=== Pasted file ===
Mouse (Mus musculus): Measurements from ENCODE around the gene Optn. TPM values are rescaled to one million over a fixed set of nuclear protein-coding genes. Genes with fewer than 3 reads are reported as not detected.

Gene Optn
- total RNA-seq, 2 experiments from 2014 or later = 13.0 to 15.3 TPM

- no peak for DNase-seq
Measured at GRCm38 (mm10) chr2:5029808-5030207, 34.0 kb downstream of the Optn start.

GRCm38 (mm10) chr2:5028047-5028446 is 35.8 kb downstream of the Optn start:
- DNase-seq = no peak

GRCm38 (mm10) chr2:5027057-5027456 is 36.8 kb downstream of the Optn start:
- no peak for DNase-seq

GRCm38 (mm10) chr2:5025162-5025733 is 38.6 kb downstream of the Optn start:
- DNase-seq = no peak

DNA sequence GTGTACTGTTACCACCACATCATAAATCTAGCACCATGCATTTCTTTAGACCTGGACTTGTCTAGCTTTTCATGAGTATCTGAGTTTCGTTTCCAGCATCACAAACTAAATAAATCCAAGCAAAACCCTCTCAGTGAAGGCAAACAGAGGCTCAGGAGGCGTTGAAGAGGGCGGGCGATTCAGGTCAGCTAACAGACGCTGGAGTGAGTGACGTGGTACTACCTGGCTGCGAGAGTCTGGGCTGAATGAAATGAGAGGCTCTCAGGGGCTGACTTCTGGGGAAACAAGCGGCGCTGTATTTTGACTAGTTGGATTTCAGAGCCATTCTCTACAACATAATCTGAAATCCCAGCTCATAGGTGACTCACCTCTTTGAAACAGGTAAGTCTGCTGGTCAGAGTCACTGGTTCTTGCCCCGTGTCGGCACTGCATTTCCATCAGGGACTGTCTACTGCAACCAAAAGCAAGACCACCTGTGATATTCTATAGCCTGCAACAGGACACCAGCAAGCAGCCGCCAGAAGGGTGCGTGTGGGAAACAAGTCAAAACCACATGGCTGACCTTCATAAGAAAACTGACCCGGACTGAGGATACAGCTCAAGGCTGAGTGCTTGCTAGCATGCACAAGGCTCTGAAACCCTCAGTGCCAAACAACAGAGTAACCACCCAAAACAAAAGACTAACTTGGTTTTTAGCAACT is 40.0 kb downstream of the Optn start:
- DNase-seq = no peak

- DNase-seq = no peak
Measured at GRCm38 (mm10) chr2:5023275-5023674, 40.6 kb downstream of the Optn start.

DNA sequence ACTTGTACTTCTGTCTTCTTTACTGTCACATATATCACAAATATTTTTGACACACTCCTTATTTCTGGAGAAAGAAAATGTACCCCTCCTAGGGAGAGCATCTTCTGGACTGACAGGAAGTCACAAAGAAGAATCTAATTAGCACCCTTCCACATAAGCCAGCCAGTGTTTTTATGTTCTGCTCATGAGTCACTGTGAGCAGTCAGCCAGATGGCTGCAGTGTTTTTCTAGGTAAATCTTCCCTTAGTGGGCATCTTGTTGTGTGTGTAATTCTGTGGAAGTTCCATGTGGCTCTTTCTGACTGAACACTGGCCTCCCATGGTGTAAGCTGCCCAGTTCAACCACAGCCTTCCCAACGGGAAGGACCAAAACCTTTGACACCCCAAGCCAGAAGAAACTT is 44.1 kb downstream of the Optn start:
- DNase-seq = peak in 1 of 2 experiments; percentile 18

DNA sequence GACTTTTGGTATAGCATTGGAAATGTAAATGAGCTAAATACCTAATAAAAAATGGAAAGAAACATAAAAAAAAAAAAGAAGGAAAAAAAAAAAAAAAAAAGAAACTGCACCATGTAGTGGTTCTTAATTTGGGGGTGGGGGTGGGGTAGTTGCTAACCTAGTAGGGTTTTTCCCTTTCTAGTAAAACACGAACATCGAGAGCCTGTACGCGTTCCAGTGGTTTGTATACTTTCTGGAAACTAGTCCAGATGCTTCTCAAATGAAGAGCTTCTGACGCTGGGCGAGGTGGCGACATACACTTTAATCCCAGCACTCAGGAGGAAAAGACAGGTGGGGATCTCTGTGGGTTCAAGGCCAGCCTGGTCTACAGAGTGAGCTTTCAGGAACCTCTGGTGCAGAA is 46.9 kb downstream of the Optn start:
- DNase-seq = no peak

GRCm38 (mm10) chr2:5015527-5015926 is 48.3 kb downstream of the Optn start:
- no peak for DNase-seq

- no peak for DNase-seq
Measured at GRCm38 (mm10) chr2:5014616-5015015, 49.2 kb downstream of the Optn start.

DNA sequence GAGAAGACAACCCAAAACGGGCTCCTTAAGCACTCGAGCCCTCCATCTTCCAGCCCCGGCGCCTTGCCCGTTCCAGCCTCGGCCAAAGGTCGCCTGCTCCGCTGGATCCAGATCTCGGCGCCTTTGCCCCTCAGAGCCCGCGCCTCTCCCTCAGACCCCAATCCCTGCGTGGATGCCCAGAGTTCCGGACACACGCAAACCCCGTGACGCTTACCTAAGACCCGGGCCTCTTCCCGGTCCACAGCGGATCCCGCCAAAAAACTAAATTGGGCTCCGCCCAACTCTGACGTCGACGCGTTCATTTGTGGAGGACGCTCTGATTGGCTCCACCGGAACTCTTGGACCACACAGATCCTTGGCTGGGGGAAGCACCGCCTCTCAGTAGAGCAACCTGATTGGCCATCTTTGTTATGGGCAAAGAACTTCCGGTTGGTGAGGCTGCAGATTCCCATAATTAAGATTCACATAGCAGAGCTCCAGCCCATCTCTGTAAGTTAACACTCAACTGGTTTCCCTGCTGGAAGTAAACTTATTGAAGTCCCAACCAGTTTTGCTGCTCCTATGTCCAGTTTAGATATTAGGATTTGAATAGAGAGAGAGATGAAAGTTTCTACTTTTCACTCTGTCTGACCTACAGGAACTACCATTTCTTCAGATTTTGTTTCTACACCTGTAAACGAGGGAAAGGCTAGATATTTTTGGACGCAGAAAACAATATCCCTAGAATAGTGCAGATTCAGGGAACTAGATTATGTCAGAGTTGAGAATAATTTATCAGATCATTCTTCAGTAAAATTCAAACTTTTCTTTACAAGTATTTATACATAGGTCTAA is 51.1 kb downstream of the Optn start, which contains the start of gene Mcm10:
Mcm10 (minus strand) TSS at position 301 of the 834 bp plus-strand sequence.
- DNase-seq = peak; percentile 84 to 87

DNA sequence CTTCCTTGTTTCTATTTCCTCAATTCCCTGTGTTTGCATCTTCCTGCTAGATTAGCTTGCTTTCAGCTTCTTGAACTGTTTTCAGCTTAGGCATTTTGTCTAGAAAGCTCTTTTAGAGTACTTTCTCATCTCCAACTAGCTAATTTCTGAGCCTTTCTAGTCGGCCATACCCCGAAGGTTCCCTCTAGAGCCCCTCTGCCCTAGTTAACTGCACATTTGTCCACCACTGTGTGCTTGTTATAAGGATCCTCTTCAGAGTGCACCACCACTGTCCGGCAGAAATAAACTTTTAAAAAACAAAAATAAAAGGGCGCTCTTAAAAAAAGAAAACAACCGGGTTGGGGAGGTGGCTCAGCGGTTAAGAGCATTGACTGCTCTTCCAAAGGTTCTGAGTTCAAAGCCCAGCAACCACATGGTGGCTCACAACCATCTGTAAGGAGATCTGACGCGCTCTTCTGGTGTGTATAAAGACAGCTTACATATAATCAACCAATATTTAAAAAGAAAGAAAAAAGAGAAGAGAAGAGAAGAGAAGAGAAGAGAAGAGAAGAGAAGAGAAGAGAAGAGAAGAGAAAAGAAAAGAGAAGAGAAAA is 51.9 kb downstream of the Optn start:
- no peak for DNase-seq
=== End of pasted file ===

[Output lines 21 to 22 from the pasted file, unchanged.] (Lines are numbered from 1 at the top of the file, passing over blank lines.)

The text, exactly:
- no peak for DNase-seq

- no peak for DNase-seq